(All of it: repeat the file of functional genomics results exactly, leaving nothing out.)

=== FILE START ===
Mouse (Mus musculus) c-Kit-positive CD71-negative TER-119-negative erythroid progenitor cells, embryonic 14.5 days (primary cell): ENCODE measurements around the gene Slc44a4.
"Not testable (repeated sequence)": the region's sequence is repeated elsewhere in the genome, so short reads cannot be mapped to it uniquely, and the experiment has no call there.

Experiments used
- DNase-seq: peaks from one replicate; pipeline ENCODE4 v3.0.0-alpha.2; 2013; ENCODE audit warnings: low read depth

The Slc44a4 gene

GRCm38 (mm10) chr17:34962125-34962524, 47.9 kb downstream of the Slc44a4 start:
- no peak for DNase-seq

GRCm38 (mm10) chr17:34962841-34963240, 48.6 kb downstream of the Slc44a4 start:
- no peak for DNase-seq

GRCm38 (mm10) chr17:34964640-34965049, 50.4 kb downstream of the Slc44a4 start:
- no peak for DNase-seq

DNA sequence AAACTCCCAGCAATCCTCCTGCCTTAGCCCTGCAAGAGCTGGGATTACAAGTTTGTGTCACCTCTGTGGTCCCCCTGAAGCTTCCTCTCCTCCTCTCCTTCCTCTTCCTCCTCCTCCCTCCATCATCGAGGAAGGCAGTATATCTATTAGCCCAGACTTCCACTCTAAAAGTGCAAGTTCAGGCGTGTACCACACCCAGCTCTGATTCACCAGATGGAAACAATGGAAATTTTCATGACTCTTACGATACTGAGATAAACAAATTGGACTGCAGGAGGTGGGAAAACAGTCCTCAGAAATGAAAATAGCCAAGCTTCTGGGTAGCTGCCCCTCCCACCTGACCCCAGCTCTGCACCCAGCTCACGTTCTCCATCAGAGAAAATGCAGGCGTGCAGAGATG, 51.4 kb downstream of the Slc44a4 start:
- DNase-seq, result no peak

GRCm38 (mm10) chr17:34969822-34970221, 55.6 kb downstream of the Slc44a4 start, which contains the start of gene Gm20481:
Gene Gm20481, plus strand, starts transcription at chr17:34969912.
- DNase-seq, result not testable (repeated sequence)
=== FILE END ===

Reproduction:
Mouse (Mus musculus) c-Kit-positive CD71-negative TER-119-negative erythroid progenitor cells, embryonic 14.5 days (primary cell): ENCODE measurements around the gene Slc44a4.
"Not testable (repeated sequence)": the region's sequence is repeated elsewhere in the genome, so short reads cannot be mapped to it uniquely, and the experiment has no call there.

Experiments used
- DNase-seq: peaks from one replicate; pipeline ENCODE4 v3.0.0-alpha.2; 2013; ENCODE audit warnings: low read depth

The Slc44a4 gene

GRCm38 (mm10) chr17:34962125-34962524, 47.9 kb downstream of the Slc44a4 start:
- no peak for DNase-seq

GRCm38 (mm10) chr17:34962841-34963240, 48.6 kb downstream of the Slc44a4 start:
- no peak for DNase-seq

GRCm38 (mm10) chr17:34964640-34965049, 50.4 kb downstream of the Slc44a4 start:
- no peak for DNase-seq

DNA sequence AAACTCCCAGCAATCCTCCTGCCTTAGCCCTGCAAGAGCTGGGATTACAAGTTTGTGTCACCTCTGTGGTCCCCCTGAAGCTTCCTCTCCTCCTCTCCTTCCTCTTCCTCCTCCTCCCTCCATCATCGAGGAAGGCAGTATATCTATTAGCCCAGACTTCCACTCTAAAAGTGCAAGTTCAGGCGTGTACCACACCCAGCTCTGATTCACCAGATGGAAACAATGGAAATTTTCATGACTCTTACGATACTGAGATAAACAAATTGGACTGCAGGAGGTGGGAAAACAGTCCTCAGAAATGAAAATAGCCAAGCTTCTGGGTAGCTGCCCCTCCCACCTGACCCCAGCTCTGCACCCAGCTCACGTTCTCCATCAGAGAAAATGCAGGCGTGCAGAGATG, 51.4 kb downstream of the Slc44a4 start:
- DNase-seq, result no peak

GRCm38 (mm10) chr17:34969822-34970221, 55.6 kb downstream of the Slc44a4 start, which contains the start of gene Gm20481:
Gene Gm20481, plus strand, starts transcription at chr17:34969912.
- DNase-seq, result not testable (repeated sequence)